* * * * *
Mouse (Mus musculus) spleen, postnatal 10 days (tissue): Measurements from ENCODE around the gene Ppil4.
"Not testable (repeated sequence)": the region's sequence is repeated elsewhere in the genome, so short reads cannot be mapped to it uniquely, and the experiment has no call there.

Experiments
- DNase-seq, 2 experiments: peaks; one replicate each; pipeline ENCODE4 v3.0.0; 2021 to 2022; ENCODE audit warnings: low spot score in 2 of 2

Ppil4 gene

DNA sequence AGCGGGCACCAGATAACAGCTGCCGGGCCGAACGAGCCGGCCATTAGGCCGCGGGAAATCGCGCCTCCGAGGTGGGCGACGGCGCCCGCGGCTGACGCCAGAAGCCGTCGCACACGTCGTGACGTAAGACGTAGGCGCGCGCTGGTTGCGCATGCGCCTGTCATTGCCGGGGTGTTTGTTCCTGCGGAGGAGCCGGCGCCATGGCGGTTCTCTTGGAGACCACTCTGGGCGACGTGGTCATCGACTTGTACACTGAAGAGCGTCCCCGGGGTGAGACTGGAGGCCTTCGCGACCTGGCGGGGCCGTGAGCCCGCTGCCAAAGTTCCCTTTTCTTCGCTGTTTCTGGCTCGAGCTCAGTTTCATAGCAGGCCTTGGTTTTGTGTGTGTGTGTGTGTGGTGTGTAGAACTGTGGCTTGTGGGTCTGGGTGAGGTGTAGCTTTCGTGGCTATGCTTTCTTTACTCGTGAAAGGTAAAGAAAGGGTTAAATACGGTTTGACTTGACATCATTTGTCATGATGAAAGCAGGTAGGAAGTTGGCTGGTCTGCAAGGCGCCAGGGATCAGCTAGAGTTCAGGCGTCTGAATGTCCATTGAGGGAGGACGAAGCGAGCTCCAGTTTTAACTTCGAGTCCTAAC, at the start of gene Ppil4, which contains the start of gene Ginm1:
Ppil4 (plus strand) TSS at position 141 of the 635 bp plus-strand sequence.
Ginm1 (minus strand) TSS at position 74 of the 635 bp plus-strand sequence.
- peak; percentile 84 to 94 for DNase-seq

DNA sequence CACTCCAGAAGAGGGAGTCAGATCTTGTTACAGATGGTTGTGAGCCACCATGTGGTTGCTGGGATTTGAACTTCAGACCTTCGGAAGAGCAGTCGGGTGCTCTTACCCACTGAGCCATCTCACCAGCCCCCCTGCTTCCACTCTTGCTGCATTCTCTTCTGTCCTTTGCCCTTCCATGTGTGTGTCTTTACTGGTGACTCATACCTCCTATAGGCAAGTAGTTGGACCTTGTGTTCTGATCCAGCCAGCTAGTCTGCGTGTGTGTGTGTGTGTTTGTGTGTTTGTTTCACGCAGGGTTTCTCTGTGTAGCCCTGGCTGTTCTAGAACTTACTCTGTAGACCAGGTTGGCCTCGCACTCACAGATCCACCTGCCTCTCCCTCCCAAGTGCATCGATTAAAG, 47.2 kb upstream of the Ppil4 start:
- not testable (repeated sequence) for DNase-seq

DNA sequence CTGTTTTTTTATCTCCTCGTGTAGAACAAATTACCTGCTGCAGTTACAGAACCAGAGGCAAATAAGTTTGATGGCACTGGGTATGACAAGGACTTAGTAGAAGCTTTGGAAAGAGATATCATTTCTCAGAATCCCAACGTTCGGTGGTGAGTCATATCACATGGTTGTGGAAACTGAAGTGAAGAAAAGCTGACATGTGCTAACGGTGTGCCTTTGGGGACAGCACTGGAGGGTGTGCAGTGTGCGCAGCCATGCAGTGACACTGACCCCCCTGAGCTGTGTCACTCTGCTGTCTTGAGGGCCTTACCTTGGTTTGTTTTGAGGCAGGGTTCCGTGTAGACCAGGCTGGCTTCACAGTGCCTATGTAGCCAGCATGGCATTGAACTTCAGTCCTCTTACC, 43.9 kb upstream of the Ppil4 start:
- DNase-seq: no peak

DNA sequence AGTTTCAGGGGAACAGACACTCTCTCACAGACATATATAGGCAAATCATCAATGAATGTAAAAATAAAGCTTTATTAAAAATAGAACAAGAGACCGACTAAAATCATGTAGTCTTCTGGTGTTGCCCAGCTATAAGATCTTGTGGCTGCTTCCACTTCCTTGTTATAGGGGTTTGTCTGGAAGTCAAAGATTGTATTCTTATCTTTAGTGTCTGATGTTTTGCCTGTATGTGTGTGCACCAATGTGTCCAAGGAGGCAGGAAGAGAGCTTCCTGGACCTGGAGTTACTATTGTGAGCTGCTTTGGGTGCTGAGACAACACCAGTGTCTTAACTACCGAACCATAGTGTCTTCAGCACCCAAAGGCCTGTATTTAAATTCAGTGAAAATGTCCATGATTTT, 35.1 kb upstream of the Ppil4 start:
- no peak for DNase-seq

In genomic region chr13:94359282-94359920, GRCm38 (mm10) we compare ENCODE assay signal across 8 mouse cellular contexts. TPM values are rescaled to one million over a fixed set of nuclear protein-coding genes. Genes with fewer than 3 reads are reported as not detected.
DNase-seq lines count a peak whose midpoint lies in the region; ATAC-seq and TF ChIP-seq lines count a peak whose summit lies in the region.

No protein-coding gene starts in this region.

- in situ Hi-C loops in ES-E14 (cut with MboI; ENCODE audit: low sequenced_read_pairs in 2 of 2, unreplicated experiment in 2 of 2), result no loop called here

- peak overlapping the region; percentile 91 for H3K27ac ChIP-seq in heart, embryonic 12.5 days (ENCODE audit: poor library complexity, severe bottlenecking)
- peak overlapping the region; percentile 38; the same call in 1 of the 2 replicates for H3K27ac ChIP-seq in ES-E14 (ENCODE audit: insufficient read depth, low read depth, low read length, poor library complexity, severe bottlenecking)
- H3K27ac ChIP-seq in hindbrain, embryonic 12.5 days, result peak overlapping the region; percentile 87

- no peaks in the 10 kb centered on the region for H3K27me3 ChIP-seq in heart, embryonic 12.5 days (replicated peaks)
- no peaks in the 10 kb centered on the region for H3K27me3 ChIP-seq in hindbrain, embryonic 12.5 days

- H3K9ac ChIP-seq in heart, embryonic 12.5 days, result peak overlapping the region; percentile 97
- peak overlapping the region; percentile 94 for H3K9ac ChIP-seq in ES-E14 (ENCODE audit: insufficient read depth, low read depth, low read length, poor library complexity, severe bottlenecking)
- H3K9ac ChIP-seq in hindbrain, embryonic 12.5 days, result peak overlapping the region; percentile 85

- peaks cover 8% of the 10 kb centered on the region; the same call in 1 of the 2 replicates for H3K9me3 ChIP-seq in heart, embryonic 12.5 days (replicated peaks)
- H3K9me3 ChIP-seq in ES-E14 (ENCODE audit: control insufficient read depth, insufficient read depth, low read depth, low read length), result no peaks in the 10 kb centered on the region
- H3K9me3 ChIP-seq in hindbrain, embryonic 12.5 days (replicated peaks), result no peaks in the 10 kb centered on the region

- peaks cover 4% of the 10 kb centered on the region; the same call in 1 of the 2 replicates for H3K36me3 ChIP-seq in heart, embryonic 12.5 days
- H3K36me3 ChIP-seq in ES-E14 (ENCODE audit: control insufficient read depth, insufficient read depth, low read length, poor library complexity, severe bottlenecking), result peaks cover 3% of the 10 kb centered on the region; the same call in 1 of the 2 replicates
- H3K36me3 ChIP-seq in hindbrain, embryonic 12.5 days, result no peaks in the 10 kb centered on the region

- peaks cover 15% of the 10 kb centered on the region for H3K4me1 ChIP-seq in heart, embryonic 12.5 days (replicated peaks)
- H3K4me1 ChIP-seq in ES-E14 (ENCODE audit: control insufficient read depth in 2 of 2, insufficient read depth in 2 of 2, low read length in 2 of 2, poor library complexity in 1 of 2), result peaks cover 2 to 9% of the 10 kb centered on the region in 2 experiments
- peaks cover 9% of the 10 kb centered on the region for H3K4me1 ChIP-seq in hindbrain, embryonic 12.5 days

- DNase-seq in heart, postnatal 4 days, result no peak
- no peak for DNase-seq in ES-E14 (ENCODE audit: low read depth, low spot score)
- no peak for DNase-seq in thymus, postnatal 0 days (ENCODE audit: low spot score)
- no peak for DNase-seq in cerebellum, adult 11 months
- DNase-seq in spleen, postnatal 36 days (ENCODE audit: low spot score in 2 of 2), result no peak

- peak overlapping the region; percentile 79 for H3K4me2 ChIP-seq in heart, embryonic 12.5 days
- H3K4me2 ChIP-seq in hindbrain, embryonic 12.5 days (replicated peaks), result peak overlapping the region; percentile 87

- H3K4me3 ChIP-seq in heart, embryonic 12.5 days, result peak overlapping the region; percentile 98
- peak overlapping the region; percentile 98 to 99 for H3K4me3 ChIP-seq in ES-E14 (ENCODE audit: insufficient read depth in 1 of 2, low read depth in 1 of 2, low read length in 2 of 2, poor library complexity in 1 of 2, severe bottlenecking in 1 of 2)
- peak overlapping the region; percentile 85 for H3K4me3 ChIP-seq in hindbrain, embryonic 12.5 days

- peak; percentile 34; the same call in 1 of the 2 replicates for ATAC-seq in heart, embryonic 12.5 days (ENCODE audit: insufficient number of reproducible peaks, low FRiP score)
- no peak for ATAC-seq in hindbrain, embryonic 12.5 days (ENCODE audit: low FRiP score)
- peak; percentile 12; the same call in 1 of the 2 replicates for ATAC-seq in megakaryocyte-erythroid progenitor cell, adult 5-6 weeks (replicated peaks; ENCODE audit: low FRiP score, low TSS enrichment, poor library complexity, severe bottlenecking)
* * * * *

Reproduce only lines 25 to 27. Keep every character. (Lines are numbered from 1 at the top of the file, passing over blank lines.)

- H3K9ac ChIP-seq in heart, embryonic 12.5 days, result peak overlapping the region; percentile 97
- peak overlapping the region; percentile 94 for H3K9ac ChIP-seq in ES-E14 (ENCODE audit: insufficient read depth, low read depth, low read length, poor library complexity, severe bottlenecking)
- H3K9ac ChIP-seq in hindbrain, embryonic 12.5 days, result peak overlapping the region; percentile 85